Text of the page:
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Then

sang a guest : “ The rose's cheeks are fair ;
It crowns the purple bowl, and no one knows
If the rose colors it, or it the rose.”
And sang another: “Crimson is its hue,
And on its breast the morning's crystal dew
Is changed to rubies.” Then a third replied:
" It blushes in the sun's enamoured sight,
As a young virgin on her wedding night,
When from her face the bridegroom lifts the veil."
When all had sung their songs, I, Hassan, tried.
“ The Rose,” I sang, “ is either red or pale,
Like maidens whom the flame of passion burns,
And Love or Jealousy controls, by turns.
Its buds are lips preparing for a kiss ;
Its
open

flowers are like the blush of bliss
On lovers' cheeks; the thorns its armor are,
And in its centre shines a golden star,
As on a favorite's cheek a sequin glows —
And thus the garden's favorite is the Rose.”

VII.

The master from his open basket shook
The roses on my head. The others took
Their silver cups, and filling them with wine,

99

Cried, “ Pledge our singing, Hassan, as we thine!”
But I exclaimed, “ What is it I have heard ?
Wine is forbidden by the Prophet's word :
Surely, O Friends! ye would not lightly break
The laws which bring ye blessing ?” Then they

spake : “O Poet, learn thou that the law was made For men, and not for poets. Turn thine eye Within, and read the nature there displayed ; The gifts thou hast doth Allah's grace deny "To common men; they lift thee o’er the rules "The Prophet fixed for sinners and for fools. "The vine is Nature's poet: from his bloom "The air goes reeling, tipsy with perfume, And when the sun is warm within his blood It mounts and sparkles in a crimson flood; Rich with dumb songs he speaks not, till they find Interpretation in the Poet's mind. If Wine be evil, Song is evil too ; Then cease thy singing, lest it bring thee sin; But wouldst thou know the strains which Hafiz knew, Drink as he drank, and thus the secret win.” They clasped my glowing hands ; they held the bowl Up to my lips, till, losing all control of the fierce thirst, which at my scruples laughed, I drained the goblet at a single draught.

my

It ran through every limb like fluid fire:
“ More, O Friends !” I cried, the new desire
Raging within me: 66 this is life indeed !
From blood like this is coined the nobler seed
Whence poets are begotten. Drink again,
And give us music of a tender strain,
Linking your inspiration unto mine,
For music hovers on the lips of Wine ! ”

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VIII.

“ Music !” they shouted, echoing my demand,
And answered with a beckon of his hand
The gracious host, whereat a maiden, fair
As the last star that leaves the morning air,
Came down the leafy paths. Her veil revealed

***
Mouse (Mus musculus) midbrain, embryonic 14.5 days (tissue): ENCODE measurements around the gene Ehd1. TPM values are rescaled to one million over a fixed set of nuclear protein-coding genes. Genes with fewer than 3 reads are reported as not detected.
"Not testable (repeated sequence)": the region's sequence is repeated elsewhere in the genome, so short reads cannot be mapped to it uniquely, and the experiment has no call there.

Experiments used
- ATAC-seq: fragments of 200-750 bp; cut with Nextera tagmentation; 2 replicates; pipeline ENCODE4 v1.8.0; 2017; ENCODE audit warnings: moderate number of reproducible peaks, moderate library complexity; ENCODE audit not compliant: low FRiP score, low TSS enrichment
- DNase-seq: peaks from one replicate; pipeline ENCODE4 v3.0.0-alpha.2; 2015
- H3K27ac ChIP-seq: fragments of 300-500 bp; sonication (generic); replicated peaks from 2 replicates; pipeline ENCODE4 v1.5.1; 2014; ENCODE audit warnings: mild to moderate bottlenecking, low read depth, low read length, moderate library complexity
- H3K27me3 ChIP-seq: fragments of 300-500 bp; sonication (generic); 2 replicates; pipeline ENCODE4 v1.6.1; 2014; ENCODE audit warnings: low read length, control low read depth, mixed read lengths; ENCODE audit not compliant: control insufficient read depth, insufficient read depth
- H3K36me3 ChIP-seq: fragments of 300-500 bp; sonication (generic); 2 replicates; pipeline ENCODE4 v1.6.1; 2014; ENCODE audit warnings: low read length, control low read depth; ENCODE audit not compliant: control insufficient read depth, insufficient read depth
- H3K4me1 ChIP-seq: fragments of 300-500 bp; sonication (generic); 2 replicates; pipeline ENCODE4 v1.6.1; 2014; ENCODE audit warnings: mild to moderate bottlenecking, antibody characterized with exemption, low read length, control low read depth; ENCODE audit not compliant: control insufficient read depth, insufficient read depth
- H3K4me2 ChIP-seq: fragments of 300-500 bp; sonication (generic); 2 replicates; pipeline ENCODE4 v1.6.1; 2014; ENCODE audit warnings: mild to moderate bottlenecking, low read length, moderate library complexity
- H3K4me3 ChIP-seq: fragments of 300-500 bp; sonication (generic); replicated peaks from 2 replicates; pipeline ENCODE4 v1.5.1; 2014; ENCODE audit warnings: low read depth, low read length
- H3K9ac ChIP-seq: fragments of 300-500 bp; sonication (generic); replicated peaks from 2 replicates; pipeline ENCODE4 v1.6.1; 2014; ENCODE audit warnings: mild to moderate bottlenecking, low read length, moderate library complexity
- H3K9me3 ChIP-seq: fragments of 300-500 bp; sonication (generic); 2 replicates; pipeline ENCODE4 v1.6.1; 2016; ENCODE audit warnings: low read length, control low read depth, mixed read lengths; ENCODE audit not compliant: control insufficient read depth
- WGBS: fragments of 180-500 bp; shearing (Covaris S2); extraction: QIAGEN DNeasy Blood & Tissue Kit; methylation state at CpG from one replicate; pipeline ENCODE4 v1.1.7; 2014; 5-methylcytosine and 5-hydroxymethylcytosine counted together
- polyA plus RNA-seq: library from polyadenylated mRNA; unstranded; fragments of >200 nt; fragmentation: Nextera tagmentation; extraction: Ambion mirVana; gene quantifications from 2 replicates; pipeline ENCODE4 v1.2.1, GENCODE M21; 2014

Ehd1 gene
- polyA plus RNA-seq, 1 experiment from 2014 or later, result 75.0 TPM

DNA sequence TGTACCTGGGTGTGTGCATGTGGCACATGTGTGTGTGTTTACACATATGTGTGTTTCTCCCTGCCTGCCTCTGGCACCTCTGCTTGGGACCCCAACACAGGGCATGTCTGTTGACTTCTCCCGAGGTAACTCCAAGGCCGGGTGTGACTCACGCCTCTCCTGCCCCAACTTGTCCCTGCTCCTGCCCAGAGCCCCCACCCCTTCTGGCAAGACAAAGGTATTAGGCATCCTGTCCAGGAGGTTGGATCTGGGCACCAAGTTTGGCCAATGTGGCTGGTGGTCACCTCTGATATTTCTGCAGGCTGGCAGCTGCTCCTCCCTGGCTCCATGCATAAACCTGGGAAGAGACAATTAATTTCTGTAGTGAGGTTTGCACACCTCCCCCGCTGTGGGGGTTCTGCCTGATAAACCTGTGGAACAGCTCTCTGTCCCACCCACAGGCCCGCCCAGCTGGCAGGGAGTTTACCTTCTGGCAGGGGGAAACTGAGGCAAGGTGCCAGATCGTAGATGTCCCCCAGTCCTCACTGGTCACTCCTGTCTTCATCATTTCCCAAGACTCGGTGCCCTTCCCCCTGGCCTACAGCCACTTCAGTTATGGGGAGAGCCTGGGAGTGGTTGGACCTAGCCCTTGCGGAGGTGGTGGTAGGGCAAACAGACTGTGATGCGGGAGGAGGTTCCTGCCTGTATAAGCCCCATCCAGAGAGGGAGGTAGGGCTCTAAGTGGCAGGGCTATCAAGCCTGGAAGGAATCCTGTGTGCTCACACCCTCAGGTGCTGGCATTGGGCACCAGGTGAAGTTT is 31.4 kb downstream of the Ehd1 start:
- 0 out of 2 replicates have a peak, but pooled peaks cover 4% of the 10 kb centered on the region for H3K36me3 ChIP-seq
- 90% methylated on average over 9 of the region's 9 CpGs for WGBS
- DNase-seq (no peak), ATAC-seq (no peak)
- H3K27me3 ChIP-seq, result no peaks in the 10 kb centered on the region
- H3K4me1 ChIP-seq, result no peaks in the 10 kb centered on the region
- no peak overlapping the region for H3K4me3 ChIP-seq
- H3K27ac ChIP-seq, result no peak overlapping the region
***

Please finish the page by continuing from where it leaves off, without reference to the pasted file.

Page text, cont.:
The beauty of her face, which, half concealed
Behind its thin blue folds, showed like the moon
Behind a cloud that will forsake it soon.
Her hair was braided darkness, but the glance
Of lightning eyes shot from her countenance,
And showed her neck, that like an ivory tower
Rose o'er the twin domes of her marble breast.
Were all the beauty of this age compressed
Into one form, she would transcend its power.

As it grew

Her step was lighter than the young gazelle's,
And as she walked, her anklet's golden bells
Tinkled with pleasure, but were quickly mute
With jealousy, as from a case she drew
With snowy hands the pieces of her lute,
And took her seat before me.
To perfect shape, her lovely arms she bent
Around the neck of the sweet instrument,
Till from her soft caresses it awoke
To consciousness, and thus its rapture spoke :
“I was a tree within an Indian vale,
When first I heard the love-sick nightingale
Declare his passion: every leaf was stirred
With the melodious sorrow of the bird,
And when he ceased, the song remained with me.
Men came anon, and felled the harmless tree,
But from the memory of the songs

I heard,
The spoiler saved me from the destiny
Whereby my brethren perished. O'er the sea
came,

and from its loud, tumultuous moan I caught a soft and solemn undertone ; And when I grew beneath the maker's hand To what thou seest, he sang (the while he planned) The mirthful measures of a careless heart, And of my soul his songs became a part. Now they have laid my head upon a breast

Whiter than marble, I am wholly blest.
The fair hands smite me, and my strings complain
With such melodious cries, they smite again,
Until, with passion and with sorrow swayed,
My torment moves the bosom of the maid,
Who hears it speak her own. I am the voice
Whereby the lovers languish or rejoice;
And they caress me, knowing that my strain
Alone can speak the language of their pain.”

IX.

Here ceased the fingers of the maid to stray
Over the strings; the sweet song died away
In mellow, drowsy murmurs, and the lute
Leaned on her fairest bosom, and was mute.
Better than wine that music was to me:
Not the lute only felt her hands, but she
Played on my heartstrings, till the sounds became
Incarnate in the pulses of my frame.
Speech left my tongue, and in my tears alone
Found utterance. With stretched arms I implored
Continuance, whereat her fingers poured
A tenderer music, answering the tone
Her parted lips released, the while her throat

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